My CD copy of "Nowhere in Particular" by Sebastian Owl came in the mail today. This pretty much made my day as I pretty much had nothing in particular to do.
Although the importance of this delivery was heightened due to the fact that I had been out with a horrible case of bronchitis (doubtful there is ever a good case of it).
So if some good ole’ home-brewed tunes would be just what the holistic happenstance healers have for me today, I would be happy to indulge.
As I wait for my kettle to boil for my throat coat biologique tea, I prepare to immerse myself in the new sounds of Sebastian Owl.
The guitar tones of the first track, "Rotting Road", drift out of the speakers like waves of comfort washing over me.
This mellow opening number serves the lyrical content well as the song plays out like a question. The question acts as a table of contents to a book that has yet to be written. Indeed. Where do I go now? We’ve all been there. We’ve all asked ourselves that question and in this case, it’s such a perfect way to set the stage for what’s to come.
The first four tracks on the album are the most "folk" sounding of the bunch in my opinion.
The subtle feedback echo that rolls out from the first chord on the second track, "Alice", fluctuates between understated and meaningful, then blends nicely into a mandolin riff that sets a trippy tone for an upbeat tune about the gal who resides in the rabbit hole. This whimsical ditty rolls along with the help of a mid-tempo shuffle that creates a perfect backdrop for the yarn that’s wonderfully weaved.
"City Bird" is a simplistic folky piece consisting merely of an acoustic guitar, vocal and a wish. If you’ve ever wondered what it would be like to be free as bird, this reflective composition is bound to put the listener in the composer’s shoes.
Track four, "Chasing Amy", steps up the tempo into more of a galloping shuffle and is another of the more folky sounding tracks on the disc. By the way, this track could be confused with the 1997 movie of the same name starring Ben Affleck, Jason Lee, Kevin Smith and Joey Lauren Adams simply because it could easily fit on that movie’s soundtrack. Google it — you’ll see what I mean. This track also includes one of my favourite lyrics on the entire album: "It’s better to light a candle than curse the dark."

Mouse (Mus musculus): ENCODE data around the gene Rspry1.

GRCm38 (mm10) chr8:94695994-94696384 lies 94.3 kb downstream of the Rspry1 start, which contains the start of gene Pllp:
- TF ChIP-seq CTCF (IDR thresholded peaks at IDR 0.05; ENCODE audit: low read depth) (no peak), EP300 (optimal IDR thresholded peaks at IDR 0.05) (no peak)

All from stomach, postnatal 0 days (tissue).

The Owl’s second full-length CD (they also have an EP in their discography) is a bold effort in many ways. This folk-rock combo has branched out into some new territory musically, putting the emphasis more on rock than folk on just the right number of tracks.
The more rock-oriented tunes start on the fifth track. The electric piano that kicks this one off shoots out of my speakers like funky bolts of lightning and sets a cool tone for this track titled "Between the River and the Bridge."
This hip, cool and free-spirited track is helped along by a funky groove, well placed sweet harmonies and some short, sharp and stinging guitar riffs. Then there’s that choice electric piano solo that puts it right over the top. Purchase this disc and I can almost guarantee you’ll want to go between the river and the bridge repeatedly, especially if you’re trying to find your soul in the bottom of a bottle of wine…
As I enter the midway point of the CD, the crisp ukulele riff at the onset of track six, "Medusa", keeps my attention with its sharp, direct and cutting conviction. This is the perfect way to launch into a track about a lost opportunity for love.
The next title is another fine example of how well the track list is weaved together on this CD. Track seven, "The Disease", kicks off with a straightforward bass riff (think an abbreviated version of The Animals" "We Got to Get Out of This Place") that provides the perfect backdrop for this track filled with what-if wild wanton wonderlust. Dig the funky bass lines in this one! I can’t help but think how the interplay of the bass and guitar could very well be that of the girl and her reluctant pursuer respectively.
"Pretty Poison", the rhythmically rocking track eighth track, is a barroom stomper propelled by a steadfast shuffle beat, with some tasty guitar licks blended in. We’re all let in on the outcome of this ditty about a chance meeting with a "devil girl," thanks to the stand-out line: "Poison tastes better than you think it would." It might taste even better if this song was the soundtrack for that story!
Track nine, "The Sweater", is yet another short story of a chance rendezvous. "One night is all it takes to make or break whatever we are dreaming about" — that about says it all in this capricious flight of fancy.
Tracks nine and 10 are another fine example of how this disc flows, such perfectly placed compositions. The words in the melancholy melody of "Nights Like These" paint a picture of a torn and forlorn former lover who beckons for the way things used to be. "I don’t wanna be stuck in this one horse town" will soon have the listener singing along. With "Nights Like These," the Owls have concocted the perfect melody for a barroom sing-along.
The closing track, "Song Called Maria", paints a poignant picture, one of many on this disc. The droning guitar helps punctuate not only the message in this song, which is "gotta get home to Maria" but the very concept and context of this album.
You see, I get the feeling and would be willing to bet that most of this album was written during several trips between Winnipeg and Brandon. Or quite possibly the songs were penned on the road out to various gigs or shall we say adventures?
With that logic, this CD could also be considered a travelling companion. So whether you’re out on the highway or in your living room fighting a nasty cold, "Nowhere in Particular" actually helps you get to where you need to be.
Frank McGwire is a radio personality and booster of the music scene in Brandon and Westman.